• Praise the Lord for those coming to serve short-term in Tapolca this year. Pray that the Lord will lead others to join us in the work short-term and longer term.
  • Pray for the small number of believers in the Tapolca area that we are meeting with. Pray that God will make us a bright light! Thank you for praying!

with Christ’s love, Shaun, Söndi, and family.


If you would like to support Shaun and Söndi, you can use our donation page, and add in their account code:

You can also get in touch with them directly by using their e-mail address:

Excellence at What Cost?

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IMGP9030This is Brad’s first blog post in his new job title, Communications Catalyst.

In this role, he’d like to spark broad discussion about communication, especially within the church, so you’re invited to engage with this post in the comments below.

(If you haven’t read it yet, we encourage you to read our Website Comments Policy.)

If you have an idea for a blog post, or perhaps even a series of posts, please take a look at our Contributions page, and then drop us a line with your idea!



The game has changed (again). At Conference 2012, Larry Osborne pointed out that the culture of the North American church has changed over the past few years. There used to be a strong push toward heightened production values which was called “excellence”. Now there is a much stronger push toward relational authenticity under the banner of being “missional”. In this post I would like to point out that “excellence” and “missional” have been falsely pitted against each other.

Excellence abounds in authenticity, and authenticity abounds in excellence.

Its seems like higher production values are simply expected now. They are such a given, they seldom even get much of a mention. I believe the push toward excellence was to nudge the church beyond the cringe factor. (Not that I don’t see cringing-inducing stuff within the contemporary church, but I’m not getting into that right now!) When the church’s media are so out of step with the broader culture’s — when, for example, we make a design-aware population wince — then it is likely that our efforts will distract people from the gospel. Or worship. Or whatever our chosen message is.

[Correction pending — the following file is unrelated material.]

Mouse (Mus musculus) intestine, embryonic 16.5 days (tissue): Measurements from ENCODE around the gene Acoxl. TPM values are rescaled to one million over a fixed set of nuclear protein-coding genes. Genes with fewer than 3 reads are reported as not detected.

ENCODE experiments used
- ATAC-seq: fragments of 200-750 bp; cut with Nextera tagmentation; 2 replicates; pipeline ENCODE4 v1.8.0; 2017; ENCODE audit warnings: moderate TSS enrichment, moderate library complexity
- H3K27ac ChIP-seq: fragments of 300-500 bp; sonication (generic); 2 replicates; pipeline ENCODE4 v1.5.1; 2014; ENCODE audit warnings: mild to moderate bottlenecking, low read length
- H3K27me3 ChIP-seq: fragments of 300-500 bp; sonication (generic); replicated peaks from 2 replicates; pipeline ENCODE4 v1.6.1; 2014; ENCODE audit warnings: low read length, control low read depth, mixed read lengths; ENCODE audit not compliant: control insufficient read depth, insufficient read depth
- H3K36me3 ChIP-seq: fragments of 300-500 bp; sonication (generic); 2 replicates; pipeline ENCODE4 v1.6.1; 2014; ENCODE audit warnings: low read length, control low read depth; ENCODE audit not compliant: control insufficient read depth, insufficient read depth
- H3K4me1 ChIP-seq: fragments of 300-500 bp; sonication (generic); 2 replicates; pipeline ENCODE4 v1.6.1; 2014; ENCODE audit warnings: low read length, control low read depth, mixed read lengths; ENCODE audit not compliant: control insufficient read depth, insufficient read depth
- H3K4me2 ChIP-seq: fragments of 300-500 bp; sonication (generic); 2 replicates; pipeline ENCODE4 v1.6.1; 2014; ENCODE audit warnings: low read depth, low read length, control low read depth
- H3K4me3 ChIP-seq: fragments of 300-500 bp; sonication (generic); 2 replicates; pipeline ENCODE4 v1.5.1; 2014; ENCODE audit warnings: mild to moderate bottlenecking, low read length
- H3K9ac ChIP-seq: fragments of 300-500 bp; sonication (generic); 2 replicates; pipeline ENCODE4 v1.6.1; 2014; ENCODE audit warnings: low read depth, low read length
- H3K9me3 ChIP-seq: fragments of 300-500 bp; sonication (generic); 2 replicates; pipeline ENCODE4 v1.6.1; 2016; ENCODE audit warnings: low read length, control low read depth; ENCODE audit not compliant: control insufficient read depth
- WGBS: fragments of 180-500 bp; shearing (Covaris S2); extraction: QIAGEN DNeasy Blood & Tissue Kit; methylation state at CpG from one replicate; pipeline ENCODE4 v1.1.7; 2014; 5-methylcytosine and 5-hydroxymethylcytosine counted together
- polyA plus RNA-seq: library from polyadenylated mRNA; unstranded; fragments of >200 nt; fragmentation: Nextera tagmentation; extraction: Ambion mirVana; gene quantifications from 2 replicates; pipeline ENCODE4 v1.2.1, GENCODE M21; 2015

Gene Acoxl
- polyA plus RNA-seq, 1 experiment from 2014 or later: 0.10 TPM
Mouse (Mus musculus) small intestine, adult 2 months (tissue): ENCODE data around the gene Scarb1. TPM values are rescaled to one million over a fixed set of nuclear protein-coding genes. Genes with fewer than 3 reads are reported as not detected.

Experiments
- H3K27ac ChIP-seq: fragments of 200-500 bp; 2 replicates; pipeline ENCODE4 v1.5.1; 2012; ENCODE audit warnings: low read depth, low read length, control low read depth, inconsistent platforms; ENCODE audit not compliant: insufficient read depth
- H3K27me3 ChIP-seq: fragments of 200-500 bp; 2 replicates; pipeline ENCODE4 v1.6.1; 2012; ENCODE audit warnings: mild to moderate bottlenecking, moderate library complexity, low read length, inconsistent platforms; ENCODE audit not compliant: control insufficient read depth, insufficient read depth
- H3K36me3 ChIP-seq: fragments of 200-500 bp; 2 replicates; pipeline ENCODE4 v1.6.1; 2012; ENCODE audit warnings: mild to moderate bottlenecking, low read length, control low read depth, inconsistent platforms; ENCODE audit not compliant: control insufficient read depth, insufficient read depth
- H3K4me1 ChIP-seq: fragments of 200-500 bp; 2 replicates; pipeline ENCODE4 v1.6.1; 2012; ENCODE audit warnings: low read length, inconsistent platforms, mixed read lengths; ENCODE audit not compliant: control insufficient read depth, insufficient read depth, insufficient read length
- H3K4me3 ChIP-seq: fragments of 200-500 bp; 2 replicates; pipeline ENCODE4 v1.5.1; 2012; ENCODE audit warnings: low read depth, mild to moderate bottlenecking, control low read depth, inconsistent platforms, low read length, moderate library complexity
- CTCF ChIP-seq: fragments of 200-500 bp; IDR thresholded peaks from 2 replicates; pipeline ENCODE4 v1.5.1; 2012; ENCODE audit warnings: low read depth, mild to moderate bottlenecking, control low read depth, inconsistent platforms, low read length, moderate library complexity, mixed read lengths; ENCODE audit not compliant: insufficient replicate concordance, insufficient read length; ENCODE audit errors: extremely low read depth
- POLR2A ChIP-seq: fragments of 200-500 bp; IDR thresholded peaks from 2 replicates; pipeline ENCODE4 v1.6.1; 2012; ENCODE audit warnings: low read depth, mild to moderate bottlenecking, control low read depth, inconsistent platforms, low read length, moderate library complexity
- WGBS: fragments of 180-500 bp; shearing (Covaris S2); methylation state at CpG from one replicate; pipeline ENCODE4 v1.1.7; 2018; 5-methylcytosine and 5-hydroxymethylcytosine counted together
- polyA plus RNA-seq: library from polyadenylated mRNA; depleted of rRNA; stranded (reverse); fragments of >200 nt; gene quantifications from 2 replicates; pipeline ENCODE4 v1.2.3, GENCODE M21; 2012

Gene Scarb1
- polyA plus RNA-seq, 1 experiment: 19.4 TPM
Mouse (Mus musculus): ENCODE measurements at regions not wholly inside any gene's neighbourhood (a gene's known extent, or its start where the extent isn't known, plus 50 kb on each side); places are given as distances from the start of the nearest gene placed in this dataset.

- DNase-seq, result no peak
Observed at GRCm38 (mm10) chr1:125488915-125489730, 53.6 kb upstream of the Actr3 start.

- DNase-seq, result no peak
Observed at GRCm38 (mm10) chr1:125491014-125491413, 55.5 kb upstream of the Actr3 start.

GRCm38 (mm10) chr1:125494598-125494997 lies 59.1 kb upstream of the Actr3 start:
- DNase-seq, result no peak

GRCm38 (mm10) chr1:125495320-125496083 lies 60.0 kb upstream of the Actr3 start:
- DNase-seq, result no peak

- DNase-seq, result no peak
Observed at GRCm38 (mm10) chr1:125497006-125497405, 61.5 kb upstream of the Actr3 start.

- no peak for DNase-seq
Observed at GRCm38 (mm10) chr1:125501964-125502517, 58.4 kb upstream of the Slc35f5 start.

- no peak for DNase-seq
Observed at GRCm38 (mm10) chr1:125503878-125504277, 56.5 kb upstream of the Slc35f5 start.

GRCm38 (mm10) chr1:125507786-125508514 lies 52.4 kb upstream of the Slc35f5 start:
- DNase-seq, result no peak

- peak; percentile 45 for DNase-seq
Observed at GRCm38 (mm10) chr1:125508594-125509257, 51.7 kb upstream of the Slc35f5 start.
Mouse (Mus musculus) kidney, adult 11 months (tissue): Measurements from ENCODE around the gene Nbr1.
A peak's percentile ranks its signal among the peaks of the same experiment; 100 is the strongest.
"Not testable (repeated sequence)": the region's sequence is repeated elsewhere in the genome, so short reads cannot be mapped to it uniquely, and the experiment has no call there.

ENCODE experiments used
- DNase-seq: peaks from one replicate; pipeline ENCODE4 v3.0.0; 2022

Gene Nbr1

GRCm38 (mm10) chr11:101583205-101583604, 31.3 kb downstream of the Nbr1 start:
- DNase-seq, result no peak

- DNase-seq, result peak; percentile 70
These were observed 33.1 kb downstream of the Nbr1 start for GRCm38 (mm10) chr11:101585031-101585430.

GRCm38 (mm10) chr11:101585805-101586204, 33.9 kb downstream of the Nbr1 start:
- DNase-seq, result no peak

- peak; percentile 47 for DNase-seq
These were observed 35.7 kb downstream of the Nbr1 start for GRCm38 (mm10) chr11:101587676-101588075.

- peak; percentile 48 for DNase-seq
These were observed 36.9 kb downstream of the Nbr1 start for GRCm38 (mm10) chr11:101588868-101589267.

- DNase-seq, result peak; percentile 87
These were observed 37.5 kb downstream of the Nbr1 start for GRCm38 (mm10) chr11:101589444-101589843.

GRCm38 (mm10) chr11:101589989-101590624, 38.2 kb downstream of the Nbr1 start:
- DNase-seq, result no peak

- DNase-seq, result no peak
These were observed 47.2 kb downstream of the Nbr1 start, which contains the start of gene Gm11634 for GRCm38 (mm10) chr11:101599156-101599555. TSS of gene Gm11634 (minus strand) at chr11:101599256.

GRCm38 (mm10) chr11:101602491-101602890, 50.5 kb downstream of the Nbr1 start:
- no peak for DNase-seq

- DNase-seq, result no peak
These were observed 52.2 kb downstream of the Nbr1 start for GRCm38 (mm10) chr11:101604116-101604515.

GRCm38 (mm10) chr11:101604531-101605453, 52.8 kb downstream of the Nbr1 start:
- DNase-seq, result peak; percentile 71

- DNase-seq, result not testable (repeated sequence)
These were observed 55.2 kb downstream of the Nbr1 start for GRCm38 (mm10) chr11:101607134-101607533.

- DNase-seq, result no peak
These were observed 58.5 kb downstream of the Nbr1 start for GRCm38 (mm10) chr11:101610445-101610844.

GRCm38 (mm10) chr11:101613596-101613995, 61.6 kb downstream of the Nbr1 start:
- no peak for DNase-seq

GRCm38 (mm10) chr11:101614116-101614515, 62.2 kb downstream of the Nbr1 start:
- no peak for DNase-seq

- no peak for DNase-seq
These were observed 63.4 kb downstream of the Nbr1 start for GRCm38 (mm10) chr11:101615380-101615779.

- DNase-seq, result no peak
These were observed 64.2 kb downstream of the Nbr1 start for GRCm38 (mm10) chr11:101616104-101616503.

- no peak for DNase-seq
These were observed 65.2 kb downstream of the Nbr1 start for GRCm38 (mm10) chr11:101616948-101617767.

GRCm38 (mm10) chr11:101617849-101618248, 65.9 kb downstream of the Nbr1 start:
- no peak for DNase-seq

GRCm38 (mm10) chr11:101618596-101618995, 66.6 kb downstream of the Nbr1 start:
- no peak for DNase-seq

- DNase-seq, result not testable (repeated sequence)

Because we are ambassadors for Christ, I think this stuff is seriously high stakes!

I recognise that enhanced graphic design, more technological sophistication, and pyrotechnics(!) by themselves cannot effectively contend for the faith. At some point, often far quicker than I’d like to admit, the wow-factor may become its own idol. Graphic designers, writers and video editors are susceptible to taking themselves too seriously. (Well, every one of them but me, that is! Ahem.) The goal of my communication can never be to get people to pay attention to the window, but rather to enjoy the view.

True excellence never draws attention to itself.